Kid-friendly Smugglers’ Notch in Jeffersonville offers a wide range of snowshoeing programs, tours, rentals, and lessons. They are one of our top snowshoeing resorts (in Vermont and North America) for a reason. Their programs are there to give you an introduction, a gentle one if need be, to the joys of stomping through the winter woods.
Try their special family snowshoe programs, including a Family Snowshoe Scavenger Hunt (geocaching, anyone?). For extra fun, guides will take you near the mountain top Thursday evenings to check out fireworks displays from a lofty vantage point via the Fireworks Snowshoe Tours.
In addition to family-friendly adventures, the Jeffersonville resort gives you a chance to get smarter while you’re snowshoeing through the woods, at least if you take advantage of some of Smugglers’ guided tours.
The Vermont Experience provides the opportunity to search for animal tracks and learn about local history. Look for the bear claw marks on the beech trees. Other guided tours explain the maple industry and the process of making maple syrup while snowshoeing the forest. Or, for the adventurous, learn winter survival skills while you snowshoe. Finally, let’s not forget the apres dinner/drink experience via the Snowshoe Adventure Dinner for those aged 18+.
Stowe Mountain Resort
If you’re a newbie to the sport, it’s no problem. Stowe Mountain Resort has you taken care of for your Vermont snowshoeing adventure. Their rental shop offers snowshoes, backcountry gear, and gear for children aged three or older (including kids’ snowshoes). Just make sure to book your equipment in advance.
The trails take also take skiers and snowshoers into the state forest. “No road crossings, no buildings, no skiers,” said a staff member. Heaven, unless you’re used to seeing people around and worry about getting lost or wild animals. First aid and other assistance are available on open and designated trails, 8 of which are snowshoe-only trails.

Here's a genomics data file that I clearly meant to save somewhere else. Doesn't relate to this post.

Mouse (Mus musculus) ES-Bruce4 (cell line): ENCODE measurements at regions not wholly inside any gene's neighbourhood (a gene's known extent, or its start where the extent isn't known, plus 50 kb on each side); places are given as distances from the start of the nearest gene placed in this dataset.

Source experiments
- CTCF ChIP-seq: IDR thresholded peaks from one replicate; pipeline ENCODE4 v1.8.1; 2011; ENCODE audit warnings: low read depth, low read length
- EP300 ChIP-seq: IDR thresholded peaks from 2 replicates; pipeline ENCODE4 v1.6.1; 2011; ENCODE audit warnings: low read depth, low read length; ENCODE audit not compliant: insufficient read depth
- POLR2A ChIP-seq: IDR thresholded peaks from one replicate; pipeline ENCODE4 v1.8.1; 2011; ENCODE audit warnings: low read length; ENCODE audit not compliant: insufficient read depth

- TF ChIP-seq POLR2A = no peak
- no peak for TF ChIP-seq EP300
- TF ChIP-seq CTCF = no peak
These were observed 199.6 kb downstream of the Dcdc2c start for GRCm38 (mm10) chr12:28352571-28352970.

Read More: Top Places for Snowshoeing in Stowe, Vermont
Stratton Mountain and the Sun Bowl Nordic Center offer guided snowshoe hikes highlighting the magical scenery among the trees.
Try the Sunrise Snowshoe Hike on Sundays or the Nordic Lights tour on the lantern-lit trails Saturday evenings. Before or after your hike, you can enjoy snowshoeing on the 3km of snowshoe trails at the Nordic Center.
Keeping with their adventurous motif, Sugarbush in Warren, VT, offers both self-guided and Outback Guide-led tours.
If you’re interested in self-guided tours, explore their marked snowshoe trails (beginner, intermediate, or advanced) daily between 9 and 4 pm. If you didn’t bring your snowshoes, they have rentals available at their shops.
Check out their guided tours if you want more than an afternoon jaunt on snowshoes. For example, one 2.5 to 3-hour guided tour brings guests to the Slide Brook Wilderness Area, a prime habitat for bears, moose, and lynx. Guides will often find tracks left by these animals and lead the group to them. As an alternative, check out the guided tour of their advanced trail, the Gate House Loop, which also includes a large variety of wildlife and animal tracks.
Would you go snowshoeing at any of the Vermont ski resorts above? Which resort is your favorite? Please share your thoughts with us in the comments below.
This article was first published on December 20, 2004. Susan Wowk most recently updated and re-published it on September 8, 2022, to include updated information on snowshoe tours and events.